Do you get nervous anytime you think about cutting your dog’s nails? If that sounds familiar, you’ll be glad to know you’re not the only one.
Trimming black nails can be particularly difficult because the location of the quick – the blood vessel and accompanying nerve that nourish the nail – isn’t always obvious.
The good news is that with a little knowledge and prepping, nail trimming doesn’t have to be a daunting task! In this blog post, I’ll explain exactly how to cut black dog nails with minimal stress for you and your pup.
How to Cut Black Dog Nails Safely – What Are They?
To cut your dog’s black nails as safely as possible, it’s important to know a little about their paws and claws. This will help you know exactly what to look for and understand the role that nails play in your dog’s overall health and wellbeing.
Generally, you’ll find four types of nails on dogs. Let’s check them out below:
Dewclaws are the thumb-like nails located on the inner side of your dog’s leg, above the paw. Not all dogs have dewclaws, but if yours does, you’ll find them on the front legs.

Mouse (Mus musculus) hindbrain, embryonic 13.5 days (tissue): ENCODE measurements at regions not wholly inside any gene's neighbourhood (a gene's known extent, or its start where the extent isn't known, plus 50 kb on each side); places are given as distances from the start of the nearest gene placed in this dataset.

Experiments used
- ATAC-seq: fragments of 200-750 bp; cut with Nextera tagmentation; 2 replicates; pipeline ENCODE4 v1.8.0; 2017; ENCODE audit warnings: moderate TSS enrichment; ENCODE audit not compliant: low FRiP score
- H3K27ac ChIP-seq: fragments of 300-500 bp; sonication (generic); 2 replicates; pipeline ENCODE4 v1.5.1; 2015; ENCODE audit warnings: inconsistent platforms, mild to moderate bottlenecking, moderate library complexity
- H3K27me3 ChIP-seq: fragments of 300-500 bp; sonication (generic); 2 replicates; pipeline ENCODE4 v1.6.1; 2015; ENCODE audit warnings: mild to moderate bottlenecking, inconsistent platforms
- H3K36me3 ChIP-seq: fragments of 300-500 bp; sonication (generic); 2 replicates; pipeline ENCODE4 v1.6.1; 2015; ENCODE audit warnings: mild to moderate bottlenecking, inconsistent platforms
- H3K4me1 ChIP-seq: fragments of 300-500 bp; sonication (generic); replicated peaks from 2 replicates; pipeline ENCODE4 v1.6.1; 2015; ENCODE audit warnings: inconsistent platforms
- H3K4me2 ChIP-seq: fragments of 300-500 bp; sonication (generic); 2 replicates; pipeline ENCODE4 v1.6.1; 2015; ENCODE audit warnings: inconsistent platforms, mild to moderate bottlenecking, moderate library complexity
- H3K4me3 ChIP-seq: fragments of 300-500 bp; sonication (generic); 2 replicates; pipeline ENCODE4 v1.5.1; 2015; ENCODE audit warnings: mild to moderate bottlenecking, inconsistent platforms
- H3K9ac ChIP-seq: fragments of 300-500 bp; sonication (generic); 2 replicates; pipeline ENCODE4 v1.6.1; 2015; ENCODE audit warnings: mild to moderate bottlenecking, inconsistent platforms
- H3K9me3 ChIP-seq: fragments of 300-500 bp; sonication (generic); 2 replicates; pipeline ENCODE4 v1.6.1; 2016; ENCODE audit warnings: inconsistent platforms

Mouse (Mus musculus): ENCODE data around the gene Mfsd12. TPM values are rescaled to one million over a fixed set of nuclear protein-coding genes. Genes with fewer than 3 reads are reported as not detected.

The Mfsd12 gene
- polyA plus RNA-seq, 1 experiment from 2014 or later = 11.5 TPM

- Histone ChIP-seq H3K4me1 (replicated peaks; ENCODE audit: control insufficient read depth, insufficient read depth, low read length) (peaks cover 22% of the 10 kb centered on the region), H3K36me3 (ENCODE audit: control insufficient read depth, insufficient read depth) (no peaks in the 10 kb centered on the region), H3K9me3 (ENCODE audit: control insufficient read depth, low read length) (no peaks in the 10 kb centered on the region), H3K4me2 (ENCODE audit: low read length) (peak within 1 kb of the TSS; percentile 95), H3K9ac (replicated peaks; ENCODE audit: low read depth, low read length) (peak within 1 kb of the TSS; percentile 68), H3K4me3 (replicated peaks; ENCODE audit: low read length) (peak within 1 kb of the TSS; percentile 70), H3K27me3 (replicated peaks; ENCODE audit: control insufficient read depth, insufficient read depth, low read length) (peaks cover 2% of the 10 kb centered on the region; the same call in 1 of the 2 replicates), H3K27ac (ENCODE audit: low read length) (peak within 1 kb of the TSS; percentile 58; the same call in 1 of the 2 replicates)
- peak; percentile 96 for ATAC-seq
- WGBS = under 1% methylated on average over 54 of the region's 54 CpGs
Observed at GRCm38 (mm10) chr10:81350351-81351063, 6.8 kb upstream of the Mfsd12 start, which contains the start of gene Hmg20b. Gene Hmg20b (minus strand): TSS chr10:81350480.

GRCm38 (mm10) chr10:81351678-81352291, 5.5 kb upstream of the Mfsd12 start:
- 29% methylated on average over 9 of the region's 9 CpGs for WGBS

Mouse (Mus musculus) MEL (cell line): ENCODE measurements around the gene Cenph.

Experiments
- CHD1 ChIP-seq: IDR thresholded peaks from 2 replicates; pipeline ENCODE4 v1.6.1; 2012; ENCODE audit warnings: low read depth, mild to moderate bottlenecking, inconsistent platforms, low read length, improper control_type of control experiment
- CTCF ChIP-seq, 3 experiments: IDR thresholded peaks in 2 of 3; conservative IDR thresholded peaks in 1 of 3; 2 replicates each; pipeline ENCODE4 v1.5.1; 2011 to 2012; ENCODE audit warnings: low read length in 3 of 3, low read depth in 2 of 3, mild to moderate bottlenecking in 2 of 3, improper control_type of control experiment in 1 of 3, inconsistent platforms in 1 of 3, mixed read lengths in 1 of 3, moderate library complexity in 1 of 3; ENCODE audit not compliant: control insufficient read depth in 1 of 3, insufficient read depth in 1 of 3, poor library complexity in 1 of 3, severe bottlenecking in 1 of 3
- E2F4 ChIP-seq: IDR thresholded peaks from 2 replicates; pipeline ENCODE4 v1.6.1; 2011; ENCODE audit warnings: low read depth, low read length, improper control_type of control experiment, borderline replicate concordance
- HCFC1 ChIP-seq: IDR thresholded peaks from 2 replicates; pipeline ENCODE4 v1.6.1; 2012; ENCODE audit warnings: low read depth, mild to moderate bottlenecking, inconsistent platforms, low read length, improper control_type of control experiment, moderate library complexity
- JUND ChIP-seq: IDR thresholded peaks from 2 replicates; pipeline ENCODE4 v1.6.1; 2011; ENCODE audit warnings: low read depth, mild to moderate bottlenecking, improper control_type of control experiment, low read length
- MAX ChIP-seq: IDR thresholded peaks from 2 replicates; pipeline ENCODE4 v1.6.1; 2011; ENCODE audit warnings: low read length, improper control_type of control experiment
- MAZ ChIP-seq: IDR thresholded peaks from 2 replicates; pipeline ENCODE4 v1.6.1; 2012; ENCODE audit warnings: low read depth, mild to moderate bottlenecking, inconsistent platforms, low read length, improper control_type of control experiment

White nails are similar to black nails in that they have a hard outer cortex and a soft quick in the center. The main difference is that you can typically see the quick in white nails, whereas it’s not as visible in black nails.
Clear or pink nails are mostly made up of quick with only a small amount of cortex at the very tip. This means that it’s especially important to be careful when trimming them as they’re extremely sensitive.
Finally, we have the focus of this blog post – black nails. Black nails are made up of a hard outer shell (called the cortex) that covers a softer, spongy center (known as the quick).
The quick contains blood vessels and nerves, which is why it’s so important for pet parents old and new to learn how to cut black dog nails with an extra level of care and attention.
Why Do Black Dog Nails Need to Be Trimmed?
Just like our own fingernails, a dog’s claws grow continuously. If they’re not regularly trimmed, they can become overgrown, which can cause your dog pain and make it difficult for them to walk.
Overgrown nails can also split or crack, which can lead to infection. In extreme cases, overgrown nails can actually cause your dog’s toe to twist out of place! For these reasons, trimming black dog nails is an important part of at-home dog care.
When Should Black Dog Nails Be Trimmed?